And now 8th grade is “a chrysalis cracking”; she is outgrowing another school, but also as a person she is growing up. “The whole school is coming off her shoulders like a cloak unclasped.” “Her jerky sexy child joke dance is self, self.”  She can “jazz out her hands” and “chant I’m great! I’m great!”  She is not conceited, only realizing her worth.
          The parents are watching:
          Like a good mother and a
          good father who looked down and
          love everything their baby does, the way she
          lives their love.

The parents take joy in their daughter maturing into a feeling, expressive adult; so far they have succeeded in raising their child.

                                                           V – UNSPEAKABLE

          After thirty years of marriage the wife is involved in divorce. It is “unspeakable” because it is a tragedy to her; it might also be that she has not come to terms with it using reason. Her mate is “my almost-no-longer husband.”
          She is still full of questions:  “What was it like, to love me—when you looked at me, what did you see?”
         She muses sadly: “When he loved me, I looked out at the world as if from inside a profound dwelling.”
          She thought:
          We were joined not just for breath’s time,
          but for the long continuance,
          the hard candies of femur and stone,
          the fastnesses.

          She tries to show no anger, sometimes employs even humor. “All is courtesy and horror.”

          We don’t know the complete story. Is someone to blame? We don’t know his side—except hints of another woman—and never will. In life we often don’t learn all sides of a situation. A poem can explore just so much.  The ending is an enigma: “When I say, is this about her, and he says, No, it’s about you, we do not speak of her.”

I see these five poems as a five-act play about a woman’s life. A woman lives through a difficult childhood. She falls in love. She marries. She and her husband have a child who fulfills them. However, after considerable time their marriage bonds do not hold. The woman cannot say she is reliving her parents’ marriage; hers is different. Also, her child has received a firm foundation to live a healthy life. As all adults, the woman must meet new challenges and continue her life. With power, humanity, and keen poetic skills, Sharon Olds allows us to view all of these vicissitudes in life.
Ray Greenblatt is an editor on the Schuylkill Valley Journal. His book reviews have been published by a variety of periodicals: BookMark Quarterly, Joseph Conrad Today, English Journal, the Dylan Thomas Society, and the John Updike Society. His new book of poetry, Nocturne & Aubades, is newly available from Parnilis Press, 2018.

“The Welsh Poppy Flame of the Sun” A Tribute to Raymond Garlick (1926-2011)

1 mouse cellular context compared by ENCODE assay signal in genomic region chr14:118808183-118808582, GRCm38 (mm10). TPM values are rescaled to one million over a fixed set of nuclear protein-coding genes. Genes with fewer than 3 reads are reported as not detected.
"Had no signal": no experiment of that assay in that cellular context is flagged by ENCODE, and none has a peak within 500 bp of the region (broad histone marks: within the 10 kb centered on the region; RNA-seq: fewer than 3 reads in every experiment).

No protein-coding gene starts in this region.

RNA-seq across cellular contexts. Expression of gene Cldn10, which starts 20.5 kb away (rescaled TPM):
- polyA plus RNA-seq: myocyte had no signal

Raymond 006

By Byron Beynon

Raymond Garlick, who died in Cardiff on 19 March 2011, was an important and influential figure in support of Wales and Welsh writing in English. He had significant achievements as a poet, editor, critic, political campaigner and teacher. The last time I spoke to him was in March 2010 when he telephoned me about an article I had written on the letters he had received from the Nobel Prize nominated poet R. S. Thomas. Garlick had introduced me to the works of Thomas when he tutored me at Trinity College, Carmarthen. It was there that he also led me to discover David Jones, Idris Davies, Glyn Jones, Dylan Thomas, Alun Lewis, John Ormond and Leslie Norris. As a teenager, listening to him speak about these writers was an inspirational and illuminating experience. I will miss the conversations and meetings we went on to have over the years at his flat off College Road (along with some meetings in London, Cardiff and Swansea), as well as receiving his letters and cards. His beautiful italic handwriting was a fine aesthetic experience. Even R.S. Thomas, in his letters to Raymond, noted, ‘I hold your calligraphy up to Gwydion as an example’.

Garlick had fascinating recollections of other writers. He met Dylan Thomas a month or so before his death in 1953 and described him to me as gentle, modest, humble, a dedicated poet. He also spoke of Roy Campbell’s poetry as having a stronger influence on his own apprentice efforts than anybody else’s. Garlick was impressed by Campbell’s exact craftsmanship, his striking imagery, the almost crystalline quality of his verse.

RG - Cross

It was because of Campbell’s poem, ‘Horses on the Camargue’, that Garlick went there himself. The emblem on the front of three of his books is the Croix de Camargue . Made of wrought iron, the original rises from a block of stone and stands in the village of Saintes Maries de la Mer by the church where the gypsies made their annual pilgrimage. It looks towards Africa, and it struck Garlick as being a symbol of Europe, together with the many other symbols that one can work out from its shape, the crossed trident and the anchor.

Garlick was conscious of how fortunate he had been to know two major writers, R. S. Thomas and John Cowper Powys, and to have been enriched by their friendship. He was aware of the strange coincidence that a book by each of them, The Stones of the Field and Obstinate Cymric, was published a short distance from where he lived in Carmarthen, at Keidrych Rhys’s Druid Press, and added that not every town sees the launch of a book by two great writers.

Collected Poems - RG